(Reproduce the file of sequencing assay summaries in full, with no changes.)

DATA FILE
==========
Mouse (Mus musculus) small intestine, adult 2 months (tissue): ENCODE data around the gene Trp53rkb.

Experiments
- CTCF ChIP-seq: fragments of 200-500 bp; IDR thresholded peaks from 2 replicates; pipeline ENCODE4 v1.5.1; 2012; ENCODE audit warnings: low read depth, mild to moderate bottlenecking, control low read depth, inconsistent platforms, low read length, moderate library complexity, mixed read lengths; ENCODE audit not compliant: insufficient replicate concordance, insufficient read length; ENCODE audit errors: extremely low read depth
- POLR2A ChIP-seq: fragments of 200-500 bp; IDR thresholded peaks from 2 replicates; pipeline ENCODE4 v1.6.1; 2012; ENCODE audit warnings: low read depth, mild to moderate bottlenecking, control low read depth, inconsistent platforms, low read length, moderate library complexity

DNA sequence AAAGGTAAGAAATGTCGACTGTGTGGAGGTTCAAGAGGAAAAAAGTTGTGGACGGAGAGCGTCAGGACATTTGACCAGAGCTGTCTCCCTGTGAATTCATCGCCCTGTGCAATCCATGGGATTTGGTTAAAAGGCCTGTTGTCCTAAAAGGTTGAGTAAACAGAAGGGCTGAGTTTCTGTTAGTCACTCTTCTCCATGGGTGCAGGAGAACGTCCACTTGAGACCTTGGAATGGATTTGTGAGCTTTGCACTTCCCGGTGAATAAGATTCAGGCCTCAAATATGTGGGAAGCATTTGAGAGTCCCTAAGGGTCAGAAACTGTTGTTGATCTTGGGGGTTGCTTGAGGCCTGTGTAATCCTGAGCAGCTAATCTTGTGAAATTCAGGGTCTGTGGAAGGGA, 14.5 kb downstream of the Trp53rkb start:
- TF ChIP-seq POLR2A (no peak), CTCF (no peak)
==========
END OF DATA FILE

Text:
Mouse (Mus musculus) small intestine, adult 2 months (tissue): ENCODE data around the gene Trp53rkb.

Experiments
- CTCF ChIP-seq: fragments of 200-500 bp; IDR thresholded peaks from 2 replicates; pipeline ENCODE4 v1.5.1; 2012; ENCODE audit warnings: low read depth, mild to moderate bottlenecking, control low read depth, inconsistent platforms, low read length, moderate library complexity, mixed read lengths; ENCODE audit not compliant: insufficient replicate concordance, insufficient read length; ENCODE audit errors: extremely low read depth
- POLR2A ChIP-seq: fragments of 200-500 bp; IDR thresholded peaks from 2 replicates; pipeline ENCODE4 v1.6.1; 2012; ENCODE audit warnings: low read depth, mild to moderate bottlenecking, control low read depth, inconsistent platforms, low read length, moderate library complexity

DNA sequence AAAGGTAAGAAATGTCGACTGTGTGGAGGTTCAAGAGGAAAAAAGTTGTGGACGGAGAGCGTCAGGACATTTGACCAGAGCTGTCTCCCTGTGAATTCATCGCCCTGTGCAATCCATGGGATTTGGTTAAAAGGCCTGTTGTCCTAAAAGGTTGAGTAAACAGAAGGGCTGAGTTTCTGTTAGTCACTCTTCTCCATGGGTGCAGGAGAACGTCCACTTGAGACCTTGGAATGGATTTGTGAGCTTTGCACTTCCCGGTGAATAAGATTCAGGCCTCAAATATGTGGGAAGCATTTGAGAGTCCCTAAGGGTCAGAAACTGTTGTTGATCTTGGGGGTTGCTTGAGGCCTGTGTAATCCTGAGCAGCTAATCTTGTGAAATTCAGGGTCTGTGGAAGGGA, 14.5 kb downstream of the Trp53rkb start:
- TF ChIP-seq POLR2A (no peak), CTCF (no peak)